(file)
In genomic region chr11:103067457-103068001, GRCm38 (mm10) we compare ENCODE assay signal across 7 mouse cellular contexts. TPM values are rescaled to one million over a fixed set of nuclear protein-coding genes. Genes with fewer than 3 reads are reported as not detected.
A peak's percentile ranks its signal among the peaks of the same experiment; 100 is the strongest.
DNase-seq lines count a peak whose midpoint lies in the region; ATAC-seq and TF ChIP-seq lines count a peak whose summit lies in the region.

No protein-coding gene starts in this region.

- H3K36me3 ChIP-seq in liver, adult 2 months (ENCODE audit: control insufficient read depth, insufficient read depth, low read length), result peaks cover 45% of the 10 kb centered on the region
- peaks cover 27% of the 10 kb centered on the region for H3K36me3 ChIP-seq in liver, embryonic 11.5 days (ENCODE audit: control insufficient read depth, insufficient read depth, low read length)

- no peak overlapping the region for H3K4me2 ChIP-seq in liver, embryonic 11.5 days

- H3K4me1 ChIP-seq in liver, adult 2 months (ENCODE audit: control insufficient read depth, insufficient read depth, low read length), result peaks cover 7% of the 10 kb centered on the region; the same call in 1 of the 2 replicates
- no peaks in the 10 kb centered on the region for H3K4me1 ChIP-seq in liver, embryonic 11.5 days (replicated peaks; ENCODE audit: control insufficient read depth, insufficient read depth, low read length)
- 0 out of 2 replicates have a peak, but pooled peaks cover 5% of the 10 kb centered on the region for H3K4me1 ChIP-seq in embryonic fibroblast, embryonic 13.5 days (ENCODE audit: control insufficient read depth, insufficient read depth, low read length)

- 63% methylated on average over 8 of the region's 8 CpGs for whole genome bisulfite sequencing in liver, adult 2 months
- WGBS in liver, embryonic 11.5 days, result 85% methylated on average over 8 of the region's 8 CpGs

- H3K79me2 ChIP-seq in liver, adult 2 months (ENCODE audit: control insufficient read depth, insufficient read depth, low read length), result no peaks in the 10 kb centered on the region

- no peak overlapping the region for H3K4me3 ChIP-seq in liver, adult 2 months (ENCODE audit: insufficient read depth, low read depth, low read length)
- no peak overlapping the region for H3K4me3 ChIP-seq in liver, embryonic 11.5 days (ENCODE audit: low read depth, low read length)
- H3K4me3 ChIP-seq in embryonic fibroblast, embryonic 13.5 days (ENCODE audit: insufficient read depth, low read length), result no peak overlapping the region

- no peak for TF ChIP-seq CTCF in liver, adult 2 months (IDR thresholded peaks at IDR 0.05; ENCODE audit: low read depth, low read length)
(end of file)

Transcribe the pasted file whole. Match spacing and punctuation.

In genomic region chr11:103067457-103068001, GRCm38 (mm10) we compare ENCODE assay signal across 7 mouse cellular contexts. TPM values are rescaled to one million over a fixed set of nuclear protein-coding genes. Genes with fewer than 3 reads are reported as not detected.
A peak's percentile ranks its signal among the peaks of the same experiment; 100 is the strongest.
DNase-seq lines count a peak whose midpoint lies in the region; ATAC-seq and TF ChIP-seq lines count a peak whose summit lies in the region.

No protein-coding gene starts in this region.

- H3K36me3 ChIP-seq in liver, adult 2 months (ENCODE audit: control insufficient read depth, insufficient read depth, low read length), result peaks cover 45% of the 10 kb centered on the region
- peaks cover 27% of the 10 kb centered on the region for H3K36me3 ChIP-seq in liver, embryonic 11.5 days (ENCODE audit: control insufficient read depth, insufficient read depth, low read length)

- no peak overlapping the region for H3K4me2 ChIP-seq in liver, embryonic 11.5 days

- H3K4me1 ChIP-seq in liver, adult 2 months (ENCODE audit: control insufficient read depth, insufficient read depth, low read length), result peaks cover 7% of the 10 kb centered on the region; the same call in 1 of the 2 replicates
- no peaks in the 10 kb centered on the region for H3K4me1 ChIP-seq in liver, embryonic 11.5 days (replicated peaks; ENCODE audit: control insufficient read depth, insufficient read depth, low read length)
- 0 out of 2 replicates have a peak, but pooled peaks cover 5% of the 10 kb centered on the region for H3K4me1 ChIP-seq in embryonic fibroblast, embryonic 13.5 days (ENCODE audit: control insufficient read depth, insufficient read depth, low read length)

- 63% methylated on average over 8 of the region's 8 CpGs for whole genome bisulfite sequencing in liver, adult 2 months
- WGBS in liver, embryonic 11.5 days, result 85% methylated on average over 8 of the region's 8 CpGs

- H3K79me2 ChIP-seq in liver, adult 2 months (ENCODE audit: control insufficient read depth, insufficient read depth, low read length), result no peaks in the 10 kb centered on the region

- no peak overlapping the region for H3K4me3 ChIP-seq in liver, adult 2 months (ENCODE audit: insufficient read depth, low read depth, low read length)
- no peak overlapping the region for H3K4me3 ChIP-seq in liver, embryonic 11.5 days (ENCODE audit: low read depth, low read length)
- H3K4me3 ChIP-seq in embryonic fibroblast, embryonic 13.5 days (ENCODE audit: insufficient read depth, low read length), result no peak overlapping the region

- no peak for TF ChIP-seq CTCF in liver, adult 2 months (IDR thresholded peaks at IDR 0.05; ENCODE audit: low read depth, low read length)